They´ll be no Corona and nachos at this May celebration in Latin America – well, at least not intentionally.
¨People of Zamunda…¨
photo from www.lanacion.com.ar
Today is the 25 of May, one of the two major national Argentine holidays, the other being the 9th of July. On May 25, 1810 the Spanish were kicked out, ushering in one of Argentina´s earlier experiments with military rule. Though, this time it was a home-grown army, so ostensibly it´s better. As I write thousands (possibly hundreds of thousands) of people are assembled at the Plaza de Mayo to celebrate the holiday. As you´ll recall from previous entries, the Plaza de Mayo is Argentina´s central political forum, akin to the National Mall in D.C. Bloomberg says that the President, Nestor Kirchner is going to use this huge demonstration to launch his campaign for re-election, which will happen in 2007. Reportedly El Presidente - who was originally elected with a whopping 22 % of the vote in 2003 – now enjoys one of the highest approval ratings of any Latin American President, so the buzz is he´ll be virtually unbeatable in 2007.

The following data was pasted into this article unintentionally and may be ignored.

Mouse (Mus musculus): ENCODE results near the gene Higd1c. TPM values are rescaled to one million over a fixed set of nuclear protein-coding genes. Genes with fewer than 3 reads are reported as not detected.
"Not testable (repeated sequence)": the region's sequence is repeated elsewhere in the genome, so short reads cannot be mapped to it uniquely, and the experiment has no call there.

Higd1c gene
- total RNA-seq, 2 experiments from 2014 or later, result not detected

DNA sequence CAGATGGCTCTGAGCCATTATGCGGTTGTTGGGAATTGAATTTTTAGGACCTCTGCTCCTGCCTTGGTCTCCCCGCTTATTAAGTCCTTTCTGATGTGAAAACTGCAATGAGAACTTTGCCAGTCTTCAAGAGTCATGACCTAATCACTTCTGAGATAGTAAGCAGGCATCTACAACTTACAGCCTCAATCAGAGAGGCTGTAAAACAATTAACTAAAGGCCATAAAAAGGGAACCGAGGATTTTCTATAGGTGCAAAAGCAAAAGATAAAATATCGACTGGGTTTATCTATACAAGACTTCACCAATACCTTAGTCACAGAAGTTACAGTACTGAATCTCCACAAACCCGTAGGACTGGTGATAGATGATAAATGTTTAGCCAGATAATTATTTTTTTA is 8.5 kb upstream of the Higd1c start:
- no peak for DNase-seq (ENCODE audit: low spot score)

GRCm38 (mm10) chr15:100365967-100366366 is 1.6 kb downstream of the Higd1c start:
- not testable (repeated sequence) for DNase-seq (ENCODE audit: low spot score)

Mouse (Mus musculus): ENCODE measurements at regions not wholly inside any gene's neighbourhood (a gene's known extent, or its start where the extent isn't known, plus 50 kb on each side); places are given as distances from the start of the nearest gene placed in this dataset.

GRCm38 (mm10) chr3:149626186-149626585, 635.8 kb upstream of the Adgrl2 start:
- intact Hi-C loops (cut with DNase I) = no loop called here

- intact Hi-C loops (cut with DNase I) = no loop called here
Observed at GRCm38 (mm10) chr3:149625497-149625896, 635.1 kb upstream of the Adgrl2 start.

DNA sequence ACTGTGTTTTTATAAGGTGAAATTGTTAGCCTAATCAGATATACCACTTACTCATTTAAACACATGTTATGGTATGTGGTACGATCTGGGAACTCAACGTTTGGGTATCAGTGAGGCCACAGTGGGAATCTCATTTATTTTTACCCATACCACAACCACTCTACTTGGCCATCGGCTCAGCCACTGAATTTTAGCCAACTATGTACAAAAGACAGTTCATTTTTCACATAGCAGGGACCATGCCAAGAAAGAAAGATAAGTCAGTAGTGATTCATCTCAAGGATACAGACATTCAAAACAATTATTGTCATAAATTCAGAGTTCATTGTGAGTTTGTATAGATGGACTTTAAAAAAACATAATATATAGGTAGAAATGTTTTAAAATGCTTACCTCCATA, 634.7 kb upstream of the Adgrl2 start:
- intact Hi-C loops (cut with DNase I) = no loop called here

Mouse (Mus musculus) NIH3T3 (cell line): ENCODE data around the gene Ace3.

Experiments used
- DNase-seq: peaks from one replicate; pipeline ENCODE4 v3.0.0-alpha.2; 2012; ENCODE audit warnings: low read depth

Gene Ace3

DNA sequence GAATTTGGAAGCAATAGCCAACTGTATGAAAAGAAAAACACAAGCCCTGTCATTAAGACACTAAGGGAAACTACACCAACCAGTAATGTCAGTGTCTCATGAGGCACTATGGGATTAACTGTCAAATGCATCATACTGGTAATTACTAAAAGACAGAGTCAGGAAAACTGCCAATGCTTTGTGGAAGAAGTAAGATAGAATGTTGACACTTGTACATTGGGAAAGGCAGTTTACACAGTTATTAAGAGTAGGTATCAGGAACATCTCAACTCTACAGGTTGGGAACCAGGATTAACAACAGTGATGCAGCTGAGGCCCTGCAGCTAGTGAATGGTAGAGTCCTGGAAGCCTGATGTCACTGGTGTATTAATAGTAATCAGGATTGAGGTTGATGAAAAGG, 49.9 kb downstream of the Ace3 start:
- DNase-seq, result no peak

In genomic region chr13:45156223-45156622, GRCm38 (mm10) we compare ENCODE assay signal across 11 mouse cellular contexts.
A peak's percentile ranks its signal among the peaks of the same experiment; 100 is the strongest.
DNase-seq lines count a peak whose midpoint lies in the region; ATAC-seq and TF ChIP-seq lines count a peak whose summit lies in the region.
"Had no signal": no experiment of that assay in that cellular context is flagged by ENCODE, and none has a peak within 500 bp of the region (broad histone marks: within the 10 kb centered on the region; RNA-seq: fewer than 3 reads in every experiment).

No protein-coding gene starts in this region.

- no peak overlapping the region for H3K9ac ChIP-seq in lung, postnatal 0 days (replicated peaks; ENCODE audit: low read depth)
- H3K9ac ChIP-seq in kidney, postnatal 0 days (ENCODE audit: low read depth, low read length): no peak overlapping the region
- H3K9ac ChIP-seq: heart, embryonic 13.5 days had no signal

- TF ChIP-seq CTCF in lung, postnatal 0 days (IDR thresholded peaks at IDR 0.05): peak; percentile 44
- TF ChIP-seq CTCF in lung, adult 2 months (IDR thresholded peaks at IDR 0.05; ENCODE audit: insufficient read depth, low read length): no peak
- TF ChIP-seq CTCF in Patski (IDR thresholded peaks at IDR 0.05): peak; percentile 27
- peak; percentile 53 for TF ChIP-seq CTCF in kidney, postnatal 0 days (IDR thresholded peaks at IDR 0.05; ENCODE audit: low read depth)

On a personal level, this means I don´t have to work today, thereby freeing me up from the obligation of having to teach English at a business 30 minutes away from my apartment at 8 am. Yes, the highly coveted ¨day off work and class¨ has finally transferred into meaning for yours truly. Last night I went to a huge party thrown by Hillel at a club in Puerto Madero, the poshest part of the city, and had a great time. Strangely enough, I actually ran into probably a dozen or so people I knew, somewhat providing me with the semblance of being in a familiar place like back home. The entire place was filled with college students and young professionals er, commemorating the holiday in the best way they know how - throwing down copious amounts of overpriced drinks. While the DJ tortured me to an extent he´ll never know as he blared ¨I Will Survive,¨ ¨Love Shack,¨ and ¨YMCA¨ when I first arrived (though, given the demographic I suppose it all makes sense), eventually everything worked itself out and I found myself hanging out until 5:30. To that, I say, viva la revolución! Viva Argentina!
P.S. Slate has a great photo slideshow today on Argentina: http://todayspictures.slate.com/20060525/